Before you go, I want to give you a sneak preview of a SUPER EXCITING EPIC MEGA-PROJECT I’m in the middle of right now.  It should be done in the next few days, and I won’t give you any hints other than telling you that my fingers are pretty darn sore, but here’s a close-up to whet your appetite.


What can it be?!

 Speculate away, my friends.  Until then, have fun making your pants!



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Easy top / skirt

With less than two weeks to go until my move to sunny Savannah, I am in need of some pretty, summery clothes.  Here’s a really simple way to deal with this problem.

I saw this turorial on Sew Like My Mom a while ago, and have been dying to try it.  It is so well-explained, and looked so easy that even a haphazard sewer like me could probably do it.

Crunch time came on the day I made the half-and-half dress. I was on such a high after having actual sewing success that I just kept going, and made this top in the same afternoon!  I mentioned before that I had loads of material left over from the original dress that I hacked up – well, here’s where a lot of it went.  I present, the Top Skirt.


Sorry for the terrible mirror shot…

The tutorial over at Sew Like My Mom explains exactly how to do it, so I won’t bother.  I did make a few modifications though.  Firstly, I didn’t simply make a skirt out of an old t-shirt like she did.  Oh, no.  I decided to go one step further and make a combo top AND skirt!  (*gasp*)

I basically just added removable straps.  It was very easy.  I just took some scrap fabric and sewed 4 loops to the inside of the top, like this:


Make sure you put them a couple of inches below the top edge, or they will peek out.

The original dress happened to have a tie around the waist, so I just cut it in half, then trimmed a bit off each end to make the loops.  I attached a couple of old bra strap hooks, and voila!  The cool thing about the loops is that I could change up the straps to whatever I fancy, maybe a pretty piece of ribbon or something.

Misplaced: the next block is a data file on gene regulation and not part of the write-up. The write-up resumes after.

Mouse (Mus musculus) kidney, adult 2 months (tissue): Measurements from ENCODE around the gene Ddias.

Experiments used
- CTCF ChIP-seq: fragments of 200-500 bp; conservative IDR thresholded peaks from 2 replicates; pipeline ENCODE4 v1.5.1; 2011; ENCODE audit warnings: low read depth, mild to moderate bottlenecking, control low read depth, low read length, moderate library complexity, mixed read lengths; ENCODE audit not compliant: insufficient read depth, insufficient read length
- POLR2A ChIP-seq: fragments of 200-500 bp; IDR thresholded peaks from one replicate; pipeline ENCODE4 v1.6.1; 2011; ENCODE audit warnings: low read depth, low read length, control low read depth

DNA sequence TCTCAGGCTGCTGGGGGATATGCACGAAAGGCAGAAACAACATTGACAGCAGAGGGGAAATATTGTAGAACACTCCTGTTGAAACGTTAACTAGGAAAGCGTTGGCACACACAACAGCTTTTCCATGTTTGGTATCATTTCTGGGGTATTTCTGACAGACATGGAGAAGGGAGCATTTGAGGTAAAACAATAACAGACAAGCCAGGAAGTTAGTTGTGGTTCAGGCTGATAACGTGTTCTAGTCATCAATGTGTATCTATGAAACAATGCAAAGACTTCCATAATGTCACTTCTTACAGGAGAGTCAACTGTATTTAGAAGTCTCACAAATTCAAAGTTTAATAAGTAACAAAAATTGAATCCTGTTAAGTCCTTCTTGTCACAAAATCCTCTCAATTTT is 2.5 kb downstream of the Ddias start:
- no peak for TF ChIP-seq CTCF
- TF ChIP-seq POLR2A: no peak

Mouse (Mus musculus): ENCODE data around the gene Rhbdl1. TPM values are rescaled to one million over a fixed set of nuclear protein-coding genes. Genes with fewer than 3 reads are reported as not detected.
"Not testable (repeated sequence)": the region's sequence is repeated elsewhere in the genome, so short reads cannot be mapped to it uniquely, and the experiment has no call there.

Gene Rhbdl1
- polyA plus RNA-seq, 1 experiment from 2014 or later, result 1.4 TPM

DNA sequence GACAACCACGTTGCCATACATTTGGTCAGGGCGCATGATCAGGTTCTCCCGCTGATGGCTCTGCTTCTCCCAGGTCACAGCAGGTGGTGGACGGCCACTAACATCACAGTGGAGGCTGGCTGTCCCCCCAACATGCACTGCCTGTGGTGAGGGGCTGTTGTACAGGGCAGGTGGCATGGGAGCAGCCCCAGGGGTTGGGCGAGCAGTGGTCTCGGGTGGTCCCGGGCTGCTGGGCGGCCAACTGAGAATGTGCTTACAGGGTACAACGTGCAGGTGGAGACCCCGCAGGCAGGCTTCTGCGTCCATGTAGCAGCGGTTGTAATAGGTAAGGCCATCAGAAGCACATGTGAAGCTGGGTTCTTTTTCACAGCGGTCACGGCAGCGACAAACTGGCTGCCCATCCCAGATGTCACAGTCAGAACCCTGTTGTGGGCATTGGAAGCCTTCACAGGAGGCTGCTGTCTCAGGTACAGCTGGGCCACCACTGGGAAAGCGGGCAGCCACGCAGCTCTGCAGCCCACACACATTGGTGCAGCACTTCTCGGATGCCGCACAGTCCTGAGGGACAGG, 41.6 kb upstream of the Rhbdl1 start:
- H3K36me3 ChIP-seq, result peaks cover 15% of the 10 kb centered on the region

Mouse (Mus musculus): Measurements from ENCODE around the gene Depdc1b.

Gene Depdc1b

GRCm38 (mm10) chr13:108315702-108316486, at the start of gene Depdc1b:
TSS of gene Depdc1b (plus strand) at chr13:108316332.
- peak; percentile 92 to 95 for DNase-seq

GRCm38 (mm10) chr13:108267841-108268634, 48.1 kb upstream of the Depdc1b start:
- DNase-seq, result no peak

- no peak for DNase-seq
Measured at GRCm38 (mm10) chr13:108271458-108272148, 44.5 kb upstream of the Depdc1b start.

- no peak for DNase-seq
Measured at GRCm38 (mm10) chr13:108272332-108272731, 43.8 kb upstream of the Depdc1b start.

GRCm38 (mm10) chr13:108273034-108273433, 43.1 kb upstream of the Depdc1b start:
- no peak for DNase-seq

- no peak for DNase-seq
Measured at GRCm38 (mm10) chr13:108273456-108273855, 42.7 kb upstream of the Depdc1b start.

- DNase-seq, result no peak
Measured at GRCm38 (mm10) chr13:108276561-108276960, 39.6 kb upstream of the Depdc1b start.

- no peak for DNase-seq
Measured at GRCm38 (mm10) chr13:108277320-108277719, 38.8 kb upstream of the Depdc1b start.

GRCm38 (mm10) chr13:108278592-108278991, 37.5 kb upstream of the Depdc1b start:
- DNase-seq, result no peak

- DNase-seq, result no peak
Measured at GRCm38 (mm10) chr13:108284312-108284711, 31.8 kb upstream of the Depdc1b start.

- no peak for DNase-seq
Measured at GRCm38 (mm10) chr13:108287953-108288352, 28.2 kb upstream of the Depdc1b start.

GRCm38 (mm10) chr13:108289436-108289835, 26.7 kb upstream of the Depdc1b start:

So, my spangly new garment can be worn as a strapless OR bestrapped top, OR a skirt, like this:


Fancy, right?

Also, it looks seriously cute by itself, like a tiny toddler dress.



When I’m finished with it I could find a 3-year-old to give it to.

So, there you have it – an easy and fun way to make something new.

Happy crunching!


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Hack it up, patch it up.

Well.  I have been living here in visa limbo at my parent’s house for a couple of months now, and the ‘change one thing every month’ project has, needless to say, completely fallen apart.  For now.  I will begin again, and hopefully cajole Adam into it too, once I get to the US.  Still waiting on that visa, but the good news is that we do at least have a place to live!  We’re getting there.

With nothing else to do all day except wait to hear from the embassy, I have been crafting with unprecedented ferocity.  I’ve been knitting and crocheting like a demon, and (most excitingly) playing with my mum’s sewing machine!  Sewing is fun but very hit-and-miss for me, since I have something of an avant-garde approach to it.  I generally dive in headfirst without bothering about things like measurements or precision.  Sometimes it even works!  So now we come to the point of today’s post – a fabulous dress I made by hacking up some other stuff and sticking it together again.